Theories of Hypnosis
Generally, theories of hypnosis fall into one of two camps: state and nonstate. A state perspective presents the effects of hypnosis as a result of trance states, altered or divided consciousness, or dissociation. For example, a trance state is posited to be responsible for increasing a participant’s acceptance of hypnotic suggestions. In contrast, a nonstate perspective views the effects of hypnosis as a consequence of positive attitudes, motivations, and expectations held by both the hypnotherapist and participant. To illustrate, a hypnotherapist may create expectancy in participants that hypnosis will be effective for them and that they will have certain experiences and responses.
Applications of Hypnosis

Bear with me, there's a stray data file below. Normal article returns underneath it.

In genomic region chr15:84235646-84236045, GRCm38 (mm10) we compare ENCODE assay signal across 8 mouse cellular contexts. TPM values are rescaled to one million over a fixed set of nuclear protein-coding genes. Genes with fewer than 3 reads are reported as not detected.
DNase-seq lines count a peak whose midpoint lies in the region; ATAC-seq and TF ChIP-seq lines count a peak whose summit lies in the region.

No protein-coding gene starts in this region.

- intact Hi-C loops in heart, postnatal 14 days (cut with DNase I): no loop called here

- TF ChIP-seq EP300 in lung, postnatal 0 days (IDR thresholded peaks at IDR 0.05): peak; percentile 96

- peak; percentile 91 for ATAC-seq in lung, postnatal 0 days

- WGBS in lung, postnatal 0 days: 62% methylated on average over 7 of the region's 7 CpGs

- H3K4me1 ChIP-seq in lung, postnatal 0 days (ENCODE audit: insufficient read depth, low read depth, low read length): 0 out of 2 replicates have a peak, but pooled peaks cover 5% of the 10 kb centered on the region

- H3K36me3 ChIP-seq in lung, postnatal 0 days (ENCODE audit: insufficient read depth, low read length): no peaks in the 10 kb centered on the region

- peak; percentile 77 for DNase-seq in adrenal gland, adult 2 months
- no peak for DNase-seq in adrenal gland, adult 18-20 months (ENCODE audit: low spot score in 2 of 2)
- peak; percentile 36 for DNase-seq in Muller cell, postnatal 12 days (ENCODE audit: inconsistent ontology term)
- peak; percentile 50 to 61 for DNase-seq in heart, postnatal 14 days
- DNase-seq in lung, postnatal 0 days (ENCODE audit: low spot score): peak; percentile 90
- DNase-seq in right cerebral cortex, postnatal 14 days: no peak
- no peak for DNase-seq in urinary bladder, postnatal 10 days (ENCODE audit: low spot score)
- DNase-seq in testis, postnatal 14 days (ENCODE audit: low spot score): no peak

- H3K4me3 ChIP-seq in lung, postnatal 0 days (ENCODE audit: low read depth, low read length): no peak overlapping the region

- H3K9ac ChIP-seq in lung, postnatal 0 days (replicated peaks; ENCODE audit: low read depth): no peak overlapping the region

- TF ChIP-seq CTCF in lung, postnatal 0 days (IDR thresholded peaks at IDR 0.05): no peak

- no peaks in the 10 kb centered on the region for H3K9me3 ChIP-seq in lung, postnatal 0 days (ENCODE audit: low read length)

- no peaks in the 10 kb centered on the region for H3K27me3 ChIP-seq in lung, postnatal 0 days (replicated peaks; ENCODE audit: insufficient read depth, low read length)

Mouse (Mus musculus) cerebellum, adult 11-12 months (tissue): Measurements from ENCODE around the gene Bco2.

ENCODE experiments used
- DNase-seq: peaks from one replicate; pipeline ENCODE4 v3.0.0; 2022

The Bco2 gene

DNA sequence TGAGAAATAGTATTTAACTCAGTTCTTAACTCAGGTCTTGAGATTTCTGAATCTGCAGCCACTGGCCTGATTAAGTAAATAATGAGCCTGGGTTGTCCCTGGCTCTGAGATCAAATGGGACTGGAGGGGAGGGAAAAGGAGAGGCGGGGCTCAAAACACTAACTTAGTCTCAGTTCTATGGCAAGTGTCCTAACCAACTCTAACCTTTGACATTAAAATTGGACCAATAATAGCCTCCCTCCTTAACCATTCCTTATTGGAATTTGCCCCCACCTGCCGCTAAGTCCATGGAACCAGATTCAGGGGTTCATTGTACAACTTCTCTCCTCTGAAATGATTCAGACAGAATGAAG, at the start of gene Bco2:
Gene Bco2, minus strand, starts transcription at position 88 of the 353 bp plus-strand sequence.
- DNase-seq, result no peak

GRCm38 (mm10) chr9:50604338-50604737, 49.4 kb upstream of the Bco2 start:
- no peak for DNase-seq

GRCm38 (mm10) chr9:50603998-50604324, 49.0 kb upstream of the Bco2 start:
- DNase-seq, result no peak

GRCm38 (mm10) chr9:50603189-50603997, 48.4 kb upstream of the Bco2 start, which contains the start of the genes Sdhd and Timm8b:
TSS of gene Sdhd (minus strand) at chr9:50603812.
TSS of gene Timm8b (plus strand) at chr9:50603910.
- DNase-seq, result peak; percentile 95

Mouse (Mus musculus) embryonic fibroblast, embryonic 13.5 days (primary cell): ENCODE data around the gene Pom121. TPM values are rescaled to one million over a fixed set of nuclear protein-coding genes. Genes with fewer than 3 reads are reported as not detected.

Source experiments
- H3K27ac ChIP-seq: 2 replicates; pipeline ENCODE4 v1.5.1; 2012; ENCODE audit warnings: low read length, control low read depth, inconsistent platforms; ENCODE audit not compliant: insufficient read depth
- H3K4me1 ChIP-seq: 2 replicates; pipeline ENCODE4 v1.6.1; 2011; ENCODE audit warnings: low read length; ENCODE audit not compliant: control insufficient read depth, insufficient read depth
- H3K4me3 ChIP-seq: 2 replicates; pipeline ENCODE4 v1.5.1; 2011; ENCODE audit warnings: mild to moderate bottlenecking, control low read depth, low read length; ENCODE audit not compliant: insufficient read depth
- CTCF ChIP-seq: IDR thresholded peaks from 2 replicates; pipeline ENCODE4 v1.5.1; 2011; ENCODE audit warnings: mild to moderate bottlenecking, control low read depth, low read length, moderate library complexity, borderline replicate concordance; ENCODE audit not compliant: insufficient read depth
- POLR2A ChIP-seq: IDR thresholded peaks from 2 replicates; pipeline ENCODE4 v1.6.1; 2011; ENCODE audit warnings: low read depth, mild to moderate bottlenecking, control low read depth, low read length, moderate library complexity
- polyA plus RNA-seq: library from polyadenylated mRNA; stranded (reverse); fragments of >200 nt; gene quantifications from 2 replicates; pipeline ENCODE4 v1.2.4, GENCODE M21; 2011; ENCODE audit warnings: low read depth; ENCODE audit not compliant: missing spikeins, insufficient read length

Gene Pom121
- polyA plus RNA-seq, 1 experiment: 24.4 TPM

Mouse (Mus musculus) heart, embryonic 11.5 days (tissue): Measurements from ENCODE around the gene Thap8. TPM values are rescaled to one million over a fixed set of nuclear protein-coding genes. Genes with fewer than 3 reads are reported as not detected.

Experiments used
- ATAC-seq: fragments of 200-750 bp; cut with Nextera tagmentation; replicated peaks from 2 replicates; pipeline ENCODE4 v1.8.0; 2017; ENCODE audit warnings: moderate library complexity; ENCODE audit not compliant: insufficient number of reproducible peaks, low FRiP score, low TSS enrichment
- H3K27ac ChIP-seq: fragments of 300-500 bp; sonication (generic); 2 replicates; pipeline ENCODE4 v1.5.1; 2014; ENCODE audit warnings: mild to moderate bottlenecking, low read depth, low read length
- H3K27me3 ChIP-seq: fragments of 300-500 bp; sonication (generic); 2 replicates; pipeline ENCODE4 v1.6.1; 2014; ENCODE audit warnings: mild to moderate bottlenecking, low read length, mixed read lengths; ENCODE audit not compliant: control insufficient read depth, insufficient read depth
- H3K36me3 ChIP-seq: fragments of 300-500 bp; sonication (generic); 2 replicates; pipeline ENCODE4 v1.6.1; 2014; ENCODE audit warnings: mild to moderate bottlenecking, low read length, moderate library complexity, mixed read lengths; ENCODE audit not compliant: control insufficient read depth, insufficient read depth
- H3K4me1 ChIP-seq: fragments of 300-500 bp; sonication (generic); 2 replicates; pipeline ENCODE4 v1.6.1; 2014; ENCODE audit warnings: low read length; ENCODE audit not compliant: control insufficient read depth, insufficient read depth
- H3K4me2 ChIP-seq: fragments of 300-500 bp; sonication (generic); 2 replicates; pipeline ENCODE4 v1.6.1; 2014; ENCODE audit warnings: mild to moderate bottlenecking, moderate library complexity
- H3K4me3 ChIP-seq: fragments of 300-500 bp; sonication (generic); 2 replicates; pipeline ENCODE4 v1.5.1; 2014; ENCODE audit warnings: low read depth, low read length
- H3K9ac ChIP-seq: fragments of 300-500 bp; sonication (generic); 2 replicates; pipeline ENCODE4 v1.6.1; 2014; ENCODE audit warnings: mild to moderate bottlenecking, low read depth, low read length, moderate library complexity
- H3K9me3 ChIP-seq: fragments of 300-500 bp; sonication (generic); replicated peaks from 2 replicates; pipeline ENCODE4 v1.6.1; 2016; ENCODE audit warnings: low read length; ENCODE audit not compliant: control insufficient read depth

The amount and breadth of sport and exercise psychology literature demonstrating the efficacy of hypnosis is currently somewhat scant. However, the research to date has revealed positive effects for hypnosis in increasing optimal performance states like flow and peak performance, augmenting the use of mental imagery, reducing precompetition anxiety, influencing perceptions of effort and physiological responses at rest and during treadmill running exercise, and enhancing athletes’ self-confidence. For example, in a recent study using a controlled group design, data revealed the immediate and long-term effects of hypnosis interventions on soccer players’ self-confidence and shooting performance. Future researchers should consider evaluating the efficacy of hypnosis on other important psychological factors necessary for optimal sport performance (e.g., concentration, anxiety, and motivation) using controlled group designs.